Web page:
Three decades of deforestation in southwest Sumatra: effects of coffee prices, law enforcement and rural poverty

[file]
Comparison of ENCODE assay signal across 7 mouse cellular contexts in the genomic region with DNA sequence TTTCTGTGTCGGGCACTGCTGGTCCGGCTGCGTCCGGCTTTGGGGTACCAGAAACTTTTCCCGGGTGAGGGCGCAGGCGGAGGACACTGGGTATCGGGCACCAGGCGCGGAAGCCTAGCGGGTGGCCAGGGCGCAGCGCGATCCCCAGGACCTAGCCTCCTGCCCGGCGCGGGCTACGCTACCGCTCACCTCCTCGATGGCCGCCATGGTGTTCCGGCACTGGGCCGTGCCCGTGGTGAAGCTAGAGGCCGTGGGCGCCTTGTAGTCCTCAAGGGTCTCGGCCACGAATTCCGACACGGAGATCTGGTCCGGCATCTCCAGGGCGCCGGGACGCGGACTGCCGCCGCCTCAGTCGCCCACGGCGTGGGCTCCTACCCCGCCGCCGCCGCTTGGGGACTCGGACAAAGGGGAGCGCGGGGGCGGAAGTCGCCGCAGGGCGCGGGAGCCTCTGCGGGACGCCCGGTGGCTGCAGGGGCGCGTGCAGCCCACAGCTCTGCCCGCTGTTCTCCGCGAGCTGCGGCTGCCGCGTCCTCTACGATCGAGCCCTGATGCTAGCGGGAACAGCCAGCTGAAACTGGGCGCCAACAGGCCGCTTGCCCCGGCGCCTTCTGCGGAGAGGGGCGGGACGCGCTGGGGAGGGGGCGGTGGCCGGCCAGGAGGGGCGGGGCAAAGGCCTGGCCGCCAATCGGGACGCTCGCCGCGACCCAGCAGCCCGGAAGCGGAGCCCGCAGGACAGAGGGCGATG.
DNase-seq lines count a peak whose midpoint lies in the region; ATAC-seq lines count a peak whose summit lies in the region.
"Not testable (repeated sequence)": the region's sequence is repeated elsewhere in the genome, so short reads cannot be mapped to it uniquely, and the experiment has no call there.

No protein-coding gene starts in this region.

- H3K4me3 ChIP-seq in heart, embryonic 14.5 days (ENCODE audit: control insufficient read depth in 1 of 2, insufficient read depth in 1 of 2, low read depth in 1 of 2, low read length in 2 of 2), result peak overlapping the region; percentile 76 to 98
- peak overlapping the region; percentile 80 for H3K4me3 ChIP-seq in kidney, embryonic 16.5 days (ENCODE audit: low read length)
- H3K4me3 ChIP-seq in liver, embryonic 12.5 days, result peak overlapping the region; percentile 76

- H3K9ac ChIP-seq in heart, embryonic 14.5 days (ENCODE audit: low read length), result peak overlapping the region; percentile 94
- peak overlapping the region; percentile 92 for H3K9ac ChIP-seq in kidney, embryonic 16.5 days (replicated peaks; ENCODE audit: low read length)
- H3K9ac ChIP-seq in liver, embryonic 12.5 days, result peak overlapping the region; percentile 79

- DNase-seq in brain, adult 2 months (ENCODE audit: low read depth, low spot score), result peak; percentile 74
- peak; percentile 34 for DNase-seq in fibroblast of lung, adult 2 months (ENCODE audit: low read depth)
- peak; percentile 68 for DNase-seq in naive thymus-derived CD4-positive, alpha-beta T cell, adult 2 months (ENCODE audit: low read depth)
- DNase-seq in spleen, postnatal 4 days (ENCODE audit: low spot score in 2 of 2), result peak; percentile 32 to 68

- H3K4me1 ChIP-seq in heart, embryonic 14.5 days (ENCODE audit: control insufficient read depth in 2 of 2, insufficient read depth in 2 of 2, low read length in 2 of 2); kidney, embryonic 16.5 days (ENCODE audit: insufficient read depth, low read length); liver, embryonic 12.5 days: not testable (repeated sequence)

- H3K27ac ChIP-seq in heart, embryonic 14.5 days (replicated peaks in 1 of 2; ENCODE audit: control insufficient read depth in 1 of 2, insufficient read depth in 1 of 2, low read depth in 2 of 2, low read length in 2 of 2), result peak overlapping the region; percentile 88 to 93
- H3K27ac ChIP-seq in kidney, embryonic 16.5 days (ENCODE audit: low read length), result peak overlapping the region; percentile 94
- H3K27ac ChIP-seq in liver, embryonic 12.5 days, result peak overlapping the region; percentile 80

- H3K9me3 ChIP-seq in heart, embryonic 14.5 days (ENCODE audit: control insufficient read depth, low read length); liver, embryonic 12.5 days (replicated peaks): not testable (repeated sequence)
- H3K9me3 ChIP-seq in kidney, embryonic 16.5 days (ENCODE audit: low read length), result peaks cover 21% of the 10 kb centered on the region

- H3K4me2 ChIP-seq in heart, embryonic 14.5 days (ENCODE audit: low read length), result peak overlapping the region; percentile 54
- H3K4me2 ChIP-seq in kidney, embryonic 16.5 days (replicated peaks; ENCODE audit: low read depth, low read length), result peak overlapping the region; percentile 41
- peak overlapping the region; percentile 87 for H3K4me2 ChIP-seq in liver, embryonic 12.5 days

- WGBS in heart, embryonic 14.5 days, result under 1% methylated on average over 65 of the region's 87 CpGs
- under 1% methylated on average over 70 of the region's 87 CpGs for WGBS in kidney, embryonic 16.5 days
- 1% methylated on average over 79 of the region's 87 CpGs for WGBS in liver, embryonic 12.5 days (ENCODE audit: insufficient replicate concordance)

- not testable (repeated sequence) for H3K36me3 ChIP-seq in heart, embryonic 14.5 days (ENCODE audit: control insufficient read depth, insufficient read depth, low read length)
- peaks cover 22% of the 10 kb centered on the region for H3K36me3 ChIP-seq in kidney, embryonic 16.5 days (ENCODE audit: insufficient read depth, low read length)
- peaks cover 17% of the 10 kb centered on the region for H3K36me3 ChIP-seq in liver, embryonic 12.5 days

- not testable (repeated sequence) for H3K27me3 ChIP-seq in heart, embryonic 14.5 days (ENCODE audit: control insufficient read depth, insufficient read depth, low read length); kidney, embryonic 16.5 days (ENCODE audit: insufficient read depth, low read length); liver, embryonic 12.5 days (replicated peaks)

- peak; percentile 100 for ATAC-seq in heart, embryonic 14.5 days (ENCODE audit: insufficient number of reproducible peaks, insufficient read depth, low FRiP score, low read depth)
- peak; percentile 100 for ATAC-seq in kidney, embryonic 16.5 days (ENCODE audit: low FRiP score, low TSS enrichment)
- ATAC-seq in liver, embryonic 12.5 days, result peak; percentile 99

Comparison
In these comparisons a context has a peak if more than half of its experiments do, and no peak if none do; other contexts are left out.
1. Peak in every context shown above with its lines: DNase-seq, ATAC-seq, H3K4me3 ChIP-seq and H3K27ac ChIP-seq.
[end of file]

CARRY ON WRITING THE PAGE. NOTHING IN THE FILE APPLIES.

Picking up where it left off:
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In situ conservation of tropical forests often requires restricting human use and occupancy within protected areas by enforcing regulations. However, law enforcement interventions that seek to prevent deforestation rarely have been evaluated. Conservationists increasingly recognize the need to measure the effectiveness of their interventions, using an indicator of biodiversity change, such as rate of deforestation, and a counterfactual approach that addresses a fundamental question: what would have happened had there been no intervention? This study examines how law enforcement can mitigate habitat loss from small-holder coffee growing by comparing 34 years of empirical data on deforestation rates and coffee prices across a zone of high law enforcement and a zone of low law enforcement using satellite imagery, ecological data, interviews, and GIS modeling. In the early 1980s strong law enforcement efforts were found to reduce deforestation inside Bukit Barisan Selatan National Park (BBSNP), southwest Sumatra. However, law enforcement efforts were weak in remote areas of BBSNP, where high coffee prices spurred rapid deforestation. Furthermore, law enforcement efforts were reversed by the 1997-1998 Asian economic crisis. the fall of the national president, and by new regulations surrounding regional autonomy. These findings indicate that law enforcement is critical but insufficient alone. They also highlight that rising costs of agricultural commodities can be detrimental to tropical forests and their associated biodiversity. In the long run one must act to decrease the incentives for coffee cultivation. A multi-faceted strategy that includes law enforcement and incentives to reduce poverty around PAS is proposed.

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